Such an agreement is known as, surprise surprise, a ‘Co-Owners Agreement’.

The Co-Owners Agreement should accurately reflect each party’s rights, obligations and contributions. Importantly the agreement should also provide for a mediation and dispute resolution mechanism in the event that a disagreement arises amongst the co-owners.

The agreement should also provide a formula for one or more of the co-owners to exit the investment, cash out their initial contributions and hopefully, share in the profit.  Other considerations might also include the right of one co-owner to live in the purchased property or a prohibition against a co-owner mortgaging or encumbering their interest.

The Co-Owners Agreement should also make it very clear to the parties how the property is to be managed on a daily basis, who is to be responsible for that management and limits of authority on amongst other things, incurring costs on behalf of the collective.

If the aim is to tenant the property, who will deal with tenant and or managing agent. Who has the authority and what is the limit of that authority to make ongoing payments in respect of rates, maintenance or capital expenses. Who will maintain books of accounts and report back to the other co-owners.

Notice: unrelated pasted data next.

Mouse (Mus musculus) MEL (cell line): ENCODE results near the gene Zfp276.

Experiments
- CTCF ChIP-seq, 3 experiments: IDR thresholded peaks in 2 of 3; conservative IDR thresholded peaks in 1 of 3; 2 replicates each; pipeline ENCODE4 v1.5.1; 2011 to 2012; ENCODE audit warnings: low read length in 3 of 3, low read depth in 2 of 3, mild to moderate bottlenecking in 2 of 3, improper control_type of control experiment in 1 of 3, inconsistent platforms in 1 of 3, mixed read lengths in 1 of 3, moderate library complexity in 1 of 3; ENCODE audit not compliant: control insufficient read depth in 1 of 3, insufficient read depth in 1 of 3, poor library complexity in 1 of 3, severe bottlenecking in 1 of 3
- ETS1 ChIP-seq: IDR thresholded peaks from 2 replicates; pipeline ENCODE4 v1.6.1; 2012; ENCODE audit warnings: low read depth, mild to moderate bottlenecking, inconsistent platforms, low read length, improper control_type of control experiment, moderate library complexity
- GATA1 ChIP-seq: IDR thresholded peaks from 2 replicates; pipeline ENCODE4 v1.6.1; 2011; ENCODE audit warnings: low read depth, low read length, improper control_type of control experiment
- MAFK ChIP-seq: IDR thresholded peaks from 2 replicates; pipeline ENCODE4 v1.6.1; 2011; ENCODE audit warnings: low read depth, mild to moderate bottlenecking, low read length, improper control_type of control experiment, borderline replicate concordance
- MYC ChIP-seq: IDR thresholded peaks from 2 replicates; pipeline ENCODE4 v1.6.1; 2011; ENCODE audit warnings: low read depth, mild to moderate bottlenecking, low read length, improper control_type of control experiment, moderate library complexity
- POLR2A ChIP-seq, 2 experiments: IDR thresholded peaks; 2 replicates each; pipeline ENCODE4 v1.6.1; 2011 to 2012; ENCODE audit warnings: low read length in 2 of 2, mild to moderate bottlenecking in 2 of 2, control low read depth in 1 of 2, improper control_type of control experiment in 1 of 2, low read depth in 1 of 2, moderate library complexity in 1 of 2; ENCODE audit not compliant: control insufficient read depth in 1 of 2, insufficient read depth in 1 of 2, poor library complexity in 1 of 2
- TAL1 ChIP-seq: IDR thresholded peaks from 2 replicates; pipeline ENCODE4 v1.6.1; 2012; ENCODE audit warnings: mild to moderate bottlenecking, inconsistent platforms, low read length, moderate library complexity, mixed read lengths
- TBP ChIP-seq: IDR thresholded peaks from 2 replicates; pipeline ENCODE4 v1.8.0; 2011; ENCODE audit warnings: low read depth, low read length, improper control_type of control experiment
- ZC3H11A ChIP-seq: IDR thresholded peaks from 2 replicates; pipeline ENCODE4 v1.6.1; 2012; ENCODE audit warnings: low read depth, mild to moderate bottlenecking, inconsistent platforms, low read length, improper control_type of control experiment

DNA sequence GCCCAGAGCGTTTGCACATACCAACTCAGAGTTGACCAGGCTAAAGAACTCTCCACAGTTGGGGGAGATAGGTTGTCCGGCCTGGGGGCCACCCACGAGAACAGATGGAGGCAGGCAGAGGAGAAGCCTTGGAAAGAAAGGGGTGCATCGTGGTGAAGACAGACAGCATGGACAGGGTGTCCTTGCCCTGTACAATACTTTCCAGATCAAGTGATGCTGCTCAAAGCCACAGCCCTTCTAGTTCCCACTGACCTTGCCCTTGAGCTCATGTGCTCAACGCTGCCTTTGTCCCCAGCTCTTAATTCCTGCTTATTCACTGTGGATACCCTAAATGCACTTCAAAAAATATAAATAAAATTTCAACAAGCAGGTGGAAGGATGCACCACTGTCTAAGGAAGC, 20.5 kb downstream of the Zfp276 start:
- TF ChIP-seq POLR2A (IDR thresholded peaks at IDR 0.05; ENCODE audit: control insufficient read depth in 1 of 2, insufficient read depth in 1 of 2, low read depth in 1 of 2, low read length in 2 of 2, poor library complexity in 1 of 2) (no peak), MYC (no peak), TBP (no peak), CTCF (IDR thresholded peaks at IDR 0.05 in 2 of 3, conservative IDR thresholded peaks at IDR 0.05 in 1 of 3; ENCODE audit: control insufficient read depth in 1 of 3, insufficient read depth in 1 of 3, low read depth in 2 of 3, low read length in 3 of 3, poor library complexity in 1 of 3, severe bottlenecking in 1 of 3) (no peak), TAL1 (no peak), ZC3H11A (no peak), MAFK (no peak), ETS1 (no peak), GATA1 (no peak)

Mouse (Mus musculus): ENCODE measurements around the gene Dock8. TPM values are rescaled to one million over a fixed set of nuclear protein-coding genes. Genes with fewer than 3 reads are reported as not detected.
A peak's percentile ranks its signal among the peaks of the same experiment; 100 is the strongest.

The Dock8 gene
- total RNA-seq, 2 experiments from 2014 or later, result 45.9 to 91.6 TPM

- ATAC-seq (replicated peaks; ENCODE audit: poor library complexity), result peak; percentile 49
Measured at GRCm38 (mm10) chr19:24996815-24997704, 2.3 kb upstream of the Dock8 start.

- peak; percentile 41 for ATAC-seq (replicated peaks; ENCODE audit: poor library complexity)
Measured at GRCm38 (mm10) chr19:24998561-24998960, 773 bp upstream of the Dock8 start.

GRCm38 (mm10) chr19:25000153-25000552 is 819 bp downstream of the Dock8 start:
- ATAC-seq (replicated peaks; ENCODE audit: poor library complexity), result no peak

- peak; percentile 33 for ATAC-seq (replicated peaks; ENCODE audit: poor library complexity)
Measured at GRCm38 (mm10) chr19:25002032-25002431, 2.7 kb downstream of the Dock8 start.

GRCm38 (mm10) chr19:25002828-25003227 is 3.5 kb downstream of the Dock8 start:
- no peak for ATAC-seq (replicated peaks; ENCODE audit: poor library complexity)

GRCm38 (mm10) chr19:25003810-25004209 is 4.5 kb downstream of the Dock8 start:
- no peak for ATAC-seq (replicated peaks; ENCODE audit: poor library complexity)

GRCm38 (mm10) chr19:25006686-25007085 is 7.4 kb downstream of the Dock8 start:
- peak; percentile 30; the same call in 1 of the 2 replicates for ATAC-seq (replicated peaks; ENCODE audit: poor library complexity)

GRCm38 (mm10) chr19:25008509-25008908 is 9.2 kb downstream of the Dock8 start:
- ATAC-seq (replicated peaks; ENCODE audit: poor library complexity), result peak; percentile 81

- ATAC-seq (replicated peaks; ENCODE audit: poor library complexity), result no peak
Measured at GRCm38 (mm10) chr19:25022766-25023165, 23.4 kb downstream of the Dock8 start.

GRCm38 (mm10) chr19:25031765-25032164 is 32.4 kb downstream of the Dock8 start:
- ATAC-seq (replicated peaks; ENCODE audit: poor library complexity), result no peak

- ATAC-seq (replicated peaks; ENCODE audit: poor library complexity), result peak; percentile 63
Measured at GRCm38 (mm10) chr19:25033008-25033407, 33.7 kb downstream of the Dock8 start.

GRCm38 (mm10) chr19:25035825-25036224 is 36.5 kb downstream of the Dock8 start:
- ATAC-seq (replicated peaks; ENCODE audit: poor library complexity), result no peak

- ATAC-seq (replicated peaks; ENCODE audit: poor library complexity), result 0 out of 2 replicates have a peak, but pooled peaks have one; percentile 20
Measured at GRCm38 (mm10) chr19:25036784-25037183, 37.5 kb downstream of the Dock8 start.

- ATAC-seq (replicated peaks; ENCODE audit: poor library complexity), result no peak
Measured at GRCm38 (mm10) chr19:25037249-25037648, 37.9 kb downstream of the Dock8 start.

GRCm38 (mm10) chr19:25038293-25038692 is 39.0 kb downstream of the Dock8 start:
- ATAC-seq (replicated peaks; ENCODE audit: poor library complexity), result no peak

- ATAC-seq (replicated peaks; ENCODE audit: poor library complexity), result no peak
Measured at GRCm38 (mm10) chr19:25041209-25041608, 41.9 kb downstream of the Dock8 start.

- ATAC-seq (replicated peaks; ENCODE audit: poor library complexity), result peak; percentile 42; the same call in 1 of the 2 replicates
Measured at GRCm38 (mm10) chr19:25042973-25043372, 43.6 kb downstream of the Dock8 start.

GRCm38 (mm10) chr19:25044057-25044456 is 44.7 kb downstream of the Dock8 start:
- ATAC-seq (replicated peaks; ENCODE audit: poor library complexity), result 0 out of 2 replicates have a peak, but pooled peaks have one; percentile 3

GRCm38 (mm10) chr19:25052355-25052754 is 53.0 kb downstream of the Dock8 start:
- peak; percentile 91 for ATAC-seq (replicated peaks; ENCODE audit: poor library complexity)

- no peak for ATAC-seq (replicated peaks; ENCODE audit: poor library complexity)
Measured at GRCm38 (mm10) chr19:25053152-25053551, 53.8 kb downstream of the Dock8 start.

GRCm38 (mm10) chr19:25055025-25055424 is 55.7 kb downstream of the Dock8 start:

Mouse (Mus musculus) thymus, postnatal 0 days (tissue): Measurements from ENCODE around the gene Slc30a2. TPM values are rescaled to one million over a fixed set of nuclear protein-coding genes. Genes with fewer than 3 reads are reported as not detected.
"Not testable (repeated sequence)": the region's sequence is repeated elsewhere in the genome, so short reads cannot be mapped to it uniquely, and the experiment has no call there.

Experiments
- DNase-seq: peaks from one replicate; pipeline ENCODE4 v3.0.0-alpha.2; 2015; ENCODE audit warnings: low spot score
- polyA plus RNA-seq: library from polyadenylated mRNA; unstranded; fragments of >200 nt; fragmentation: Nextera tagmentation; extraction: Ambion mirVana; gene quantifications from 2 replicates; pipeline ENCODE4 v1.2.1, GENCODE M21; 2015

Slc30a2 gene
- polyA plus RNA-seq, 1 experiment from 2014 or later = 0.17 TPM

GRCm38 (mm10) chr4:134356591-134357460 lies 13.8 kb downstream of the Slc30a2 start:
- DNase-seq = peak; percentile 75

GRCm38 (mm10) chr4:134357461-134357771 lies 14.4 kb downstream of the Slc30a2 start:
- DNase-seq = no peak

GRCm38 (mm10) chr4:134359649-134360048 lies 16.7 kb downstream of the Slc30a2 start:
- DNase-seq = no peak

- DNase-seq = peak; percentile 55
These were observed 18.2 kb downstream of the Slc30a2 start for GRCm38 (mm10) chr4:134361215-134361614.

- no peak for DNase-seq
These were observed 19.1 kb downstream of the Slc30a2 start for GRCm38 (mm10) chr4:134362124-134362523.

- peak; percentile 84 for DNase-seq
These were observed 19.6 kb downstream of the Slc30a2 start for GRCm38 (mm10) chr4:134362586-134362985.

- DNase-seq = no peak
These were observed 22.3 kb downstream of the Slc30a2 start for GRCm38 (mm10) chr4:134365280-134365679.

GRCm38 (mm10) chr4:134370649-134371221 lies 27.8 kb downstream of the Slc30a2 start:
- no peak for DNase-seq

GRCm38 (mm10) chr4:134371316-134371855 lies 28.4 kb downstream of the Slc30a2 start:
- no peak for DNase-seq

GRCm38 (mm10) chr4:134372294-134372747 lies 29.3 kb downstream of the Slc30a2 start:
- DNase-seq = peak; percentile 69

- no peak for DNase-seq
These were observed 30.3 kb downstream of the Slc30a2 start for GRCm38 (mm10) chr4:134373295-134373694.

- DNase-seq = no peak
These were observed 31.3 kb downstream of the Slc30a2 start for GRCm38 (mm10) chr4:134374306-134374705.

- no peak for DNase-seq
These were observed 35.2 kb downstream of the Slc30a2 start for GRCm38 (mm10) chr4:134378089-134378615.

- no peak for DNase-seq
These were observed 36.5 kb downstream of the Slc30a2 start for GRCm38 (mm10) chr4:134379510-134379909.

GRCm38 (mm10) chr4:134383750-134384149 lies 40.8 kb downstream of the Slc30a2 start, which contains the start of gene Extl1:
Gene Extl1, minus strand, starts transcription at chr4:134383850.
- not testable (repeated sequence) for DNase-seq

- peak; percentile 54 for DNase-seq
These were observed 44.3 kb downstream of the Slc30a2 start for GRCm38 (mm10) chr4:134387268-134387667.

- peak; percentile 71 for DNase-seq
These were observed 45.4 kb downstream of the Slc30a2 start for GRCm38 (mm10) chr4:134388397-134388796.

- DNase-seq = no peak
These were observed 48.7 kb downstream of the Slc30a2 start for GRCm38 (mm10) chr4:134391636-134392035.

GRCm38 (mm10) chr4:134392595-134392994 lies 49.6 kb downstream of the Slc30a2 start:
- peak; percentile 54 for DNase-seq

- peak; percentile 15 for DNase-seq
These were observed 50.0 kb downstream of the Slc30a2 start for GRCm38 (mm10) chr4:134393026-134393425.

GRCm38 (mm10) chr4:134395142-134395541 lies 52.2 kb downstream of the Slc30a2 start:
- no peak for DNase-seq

By taking the time and effort at the front end of the transaction to properly structure a Co-Owners Agreement, all parties will be certain as to their rights and obligations and disputes can be avoided or at the very least mitigated at the backend.

As always this article contains general information only and should not be relied on for detailed advice related to your particular circumstances. Should you require such advice, please contact your lawyer.

Adam Zuchowski is a Principal Solicitor at Network Legal & Associates. Adam is well known for his work within the property sector and has previously written for many publications including a regular column in the Herald Sun.


The Importance of Having a Will

By | Wills and Estates | No Comments

The Importance of having a Will

After you have bought your house and moved in, the final part of any property transaction should be the preparation of a Will. If you already have a Will then now is the time to review it. In fact, after you have completed any major financial transaction or had children you should review your Will to ensure that it reflects your changing circumstances. In the event that nothing has changed you should still revise your Will regularly.

But what is a Will and why is it so important?

A Will is a formal legal document through which you express your final wishes and determine the distribution of your property when you pass away. This means through your Will you will decide and control who gets your property, known as your estate and how much of your estate the beneficiaries are entitled to.